What you are getting wrong about Appalachia / Elizabeth Catte.

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  • Additional Information
    • Publication Information:
      First edition.
    • Abstract:
      Summary: An insider's perspective on Appalachia, and a frank, ferocious assessment of America's recent fascination with the people and the problems of the region.
    • Abstract:
      Summary: "In 2016 headlines declared Appalachia ground zero for America's "forgotten tribe" of white working-class voters. Following the presidential election, demystifying Appalachia and locating the roots of its dysfunction quickly seemed to become a national industry, shoring up the success of J.D. Vance's memoir Hillbilly Elegy and the author's rise to fame as the media's favorite working-class whisperer. With 'What You Are Getting Wrong About Appalachia, ' Elizabeth Catte offers a much-needed perspective on Appalachia, and a frank, ferocious assessment of America's recent fascination with the people and problems of the region summed up in shorthand as 'Trump Country'"--Back cover.
    • Content Notes:
      Appalachia and the Making of Trump Country -- Hillbilly Elegy and the Racial Baggage of J.D. Vance's "Greater Appalachia" -- Land, Justice, People.
    • Notes:
      Includes bibliographical references (pages 135-142).
    • Other Titles:
      What you're getting wrong about Appalachia.
    • ISBN:
      9780998904146
      0998904147
    • Accession Number:
      2017470625
    • Accession Number:
      ocn994637519
      994637519
    • Accession Number:
      fay.680834
  • Citations
    • ABNT:
      CATTE, E. What you are getting wrong about Appalachia. First edition. [s. l.]: Belt Publishing, 2018. ISBN 9780998904146. Disponível em: http://search.ebscohost.com/login.aspx?direct=true&site=eds-live&db=cat05595a&AN=fay.680834. Acesso em: 6 jul. 2020.
    • AMA:
      Catte E. What You Are Getting Wrong about Appalachia. First edition. Belt Publishing; 2018. http://search.ebscohost.com/login.aspx?direct=true&site=eds-live&db=cat05595a&AN=fay.680834. Accessed July 6, 2020.
    • AMA11:
      Catte E. What You Are Getting Wrong about Appalachia. First edition. Belt Publishing; 2018. Accessed July 6, 2020. http://search.ebscohost.com/login.aspx?direct=true&site=eds-live&db=cat05595a&AN=fay.680834
    • APA:
      Catte, E. (2018). What you are getting wrong about Appalachia (First edition.). Belt Publishing.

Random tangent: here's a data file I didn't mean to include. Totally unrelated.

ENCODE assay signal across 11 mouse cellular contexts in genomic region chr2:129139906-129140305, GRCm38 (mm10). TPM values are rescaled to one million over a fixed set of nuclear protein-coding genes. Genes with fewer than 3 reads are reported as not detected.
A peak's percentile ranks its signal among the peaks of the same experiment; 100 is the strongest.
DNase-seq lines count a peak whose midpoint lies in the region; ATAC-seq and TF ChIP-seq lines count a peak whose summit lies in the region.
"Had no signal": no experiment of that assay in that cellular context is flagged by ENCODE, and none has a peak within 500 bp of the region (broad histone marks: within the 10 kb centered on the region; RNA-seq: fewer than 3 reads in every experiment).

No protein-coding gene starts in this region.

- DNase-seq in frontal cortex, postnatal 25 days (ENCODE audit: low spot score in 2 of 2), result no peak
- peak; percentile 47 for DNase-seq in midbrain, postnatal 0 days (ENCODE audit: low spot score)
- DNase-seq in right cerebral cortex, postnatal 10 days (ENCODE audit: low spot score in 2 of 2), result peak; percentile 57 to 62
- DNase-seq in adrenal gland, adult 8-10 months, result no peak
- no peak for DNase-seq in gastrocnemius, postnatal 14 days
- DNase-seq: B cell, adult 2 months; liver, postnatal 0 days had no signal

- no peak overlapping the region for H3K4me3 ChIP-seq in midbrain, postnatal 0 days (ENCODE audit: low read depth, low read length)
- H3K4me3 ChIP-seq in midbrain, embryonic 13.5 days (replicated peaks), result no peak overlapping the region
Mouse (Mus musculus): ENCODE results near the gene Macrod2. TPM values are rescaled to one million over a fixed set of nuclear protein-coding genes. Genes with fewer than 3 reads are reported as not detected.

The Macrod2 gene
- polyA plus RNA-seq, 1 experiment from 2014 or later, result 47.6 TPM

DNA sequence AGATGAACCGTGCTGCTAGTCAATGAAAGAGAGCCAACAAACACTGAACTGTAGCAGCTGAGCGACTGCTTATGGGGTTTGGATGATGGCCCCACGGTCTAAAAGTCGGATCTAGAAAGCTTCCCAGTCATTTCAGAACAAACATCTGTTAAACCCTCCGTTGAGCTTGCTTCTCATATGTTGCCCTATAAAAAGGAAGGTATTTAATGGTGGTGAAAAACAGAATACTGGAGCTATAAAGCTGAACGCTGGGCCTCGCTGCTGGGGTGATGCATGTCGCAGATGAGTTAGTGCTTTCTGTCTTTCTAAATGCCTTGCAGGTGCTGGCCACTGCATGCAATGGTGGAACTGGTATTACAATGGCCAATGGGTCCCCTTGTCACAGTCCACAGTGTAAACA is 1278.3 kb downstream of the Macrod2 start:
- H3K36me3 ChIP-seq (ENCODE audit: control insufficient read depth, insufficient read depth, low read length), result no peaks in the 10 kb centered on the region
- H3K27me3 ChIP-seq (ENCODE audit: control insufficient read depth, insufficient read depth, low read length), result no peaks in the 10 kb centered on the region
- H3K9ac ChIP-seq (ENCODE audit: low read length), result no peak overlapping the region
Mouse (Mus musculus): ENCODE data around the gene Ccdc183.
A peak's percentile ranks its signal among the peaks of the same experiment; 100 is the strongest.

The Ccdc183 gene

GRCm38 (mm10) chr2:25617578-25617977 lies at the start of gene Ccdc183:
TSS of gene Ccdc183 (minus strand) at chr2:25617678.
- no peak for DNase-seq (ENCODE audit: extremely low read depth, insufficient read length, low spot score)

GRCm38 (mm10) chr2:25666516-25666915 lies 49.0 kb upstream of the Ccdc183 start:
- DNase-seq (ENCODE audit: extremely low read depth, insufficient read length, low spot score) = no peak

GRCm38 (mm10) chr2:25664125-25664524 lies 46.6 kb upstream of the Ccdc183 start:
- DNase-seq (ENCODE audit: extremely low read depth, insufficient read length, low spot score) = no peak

• Chicago/Turabian: Author-Date:
      Catte, Elizabeth. 2018. What You Are Getting Wrong about Appalachia. First edition. Belt Publishing. http://search.ebscohost.com/login.aspx?direct=true&site=eds-live&db=cat05595a&AN=fay.680834.
    • Harvard:
      Catte, E. (2018) What you are getting wrong about Appalachia. First edition. Belt Publishing. Available at: http://search.ebscohost.com/login.aspx?direct=true&site=eds-live&db=cat05595a&AN=fay.680834 (Accessed: 6 July 2020).
    • Harvard: Australian:
      Catte, E 2018, What you are getting wrong about Appalachia, First edition., Belt Publishing, viewed 6 July 2020, .
    • MLA:
      Catte, Elizabeth. What You Are Getting Wrong about Appalachia. First edition., Belt Publishing, 2018. EBSCOhost, search.ebscohost.com/login.aspx?direct=true&site=eds-live&db=cat05595a&AN=fay.680834.
    • Chicago/Turabian: Humanities:
      Catte, Elizabeth. What You Are Getting Wrong about Appalachia. First edition. Belt Publishing, 2018. http://search.ebscohost.com/login.aspx?direct=true&site=eds-live&db=cat05595a&AN=fay.680834.
    • Vancouver/ICMJE:
      Catte E. What you are getting wrong about Appalachia [Internet]. First edition. Belt Publishing; 2018 [cited 2020 Jul 6]. Available from: http://search.ebscohost.com/login.aspx?direct=true&site=eds-live&db=cat05595a&AN=fay.680834

Reviews

PW Reviews 2017 October #4

Catte, a historian from East Tennessee, presents a thoughtful insider's perspective on Appalachia to counteract the stereotypes associated with the region. She believes that Appalachia—a region of 25 million people encompassing 700,000 square miles across 13 states—is too often presented as a monolithic, dysfunctional "other America" or "white ghetto." Catte's Appalachia is instead a "battleground, where industry barons, social reformers, and workers" wage an intergenerational class war. She offers a brief but nuanced history of the region that covers the post–Civil War arrival of industry, the early- 20th-century labor uprisings against exploitative coal companies, government intervention during the 1960s War on Poverty, and the oversize role played in Appalachia's economy by the current "prison-industrial complex." Catte also effectively refutes what she refers to as Hillbilly Elegy author J.D. Vance's "myth"—that white Appalachians share a distinct, homogenous Scots-Irish heritage, rather than a fusion of various European ethnic groups. To highlight the region's diversity, she observes that for the past three decades African-Americans and Hispanics have contributed most to the area's population growth and that West Virginia, the only entirely Appalachian state, has the nation's highest concentration of transgender teens. Though this work could have been more tightly edited, it succeeds in providing a richer, more complex view of a much-maligned region. (Feb.)

Copyright 2017 Publishers Weekly.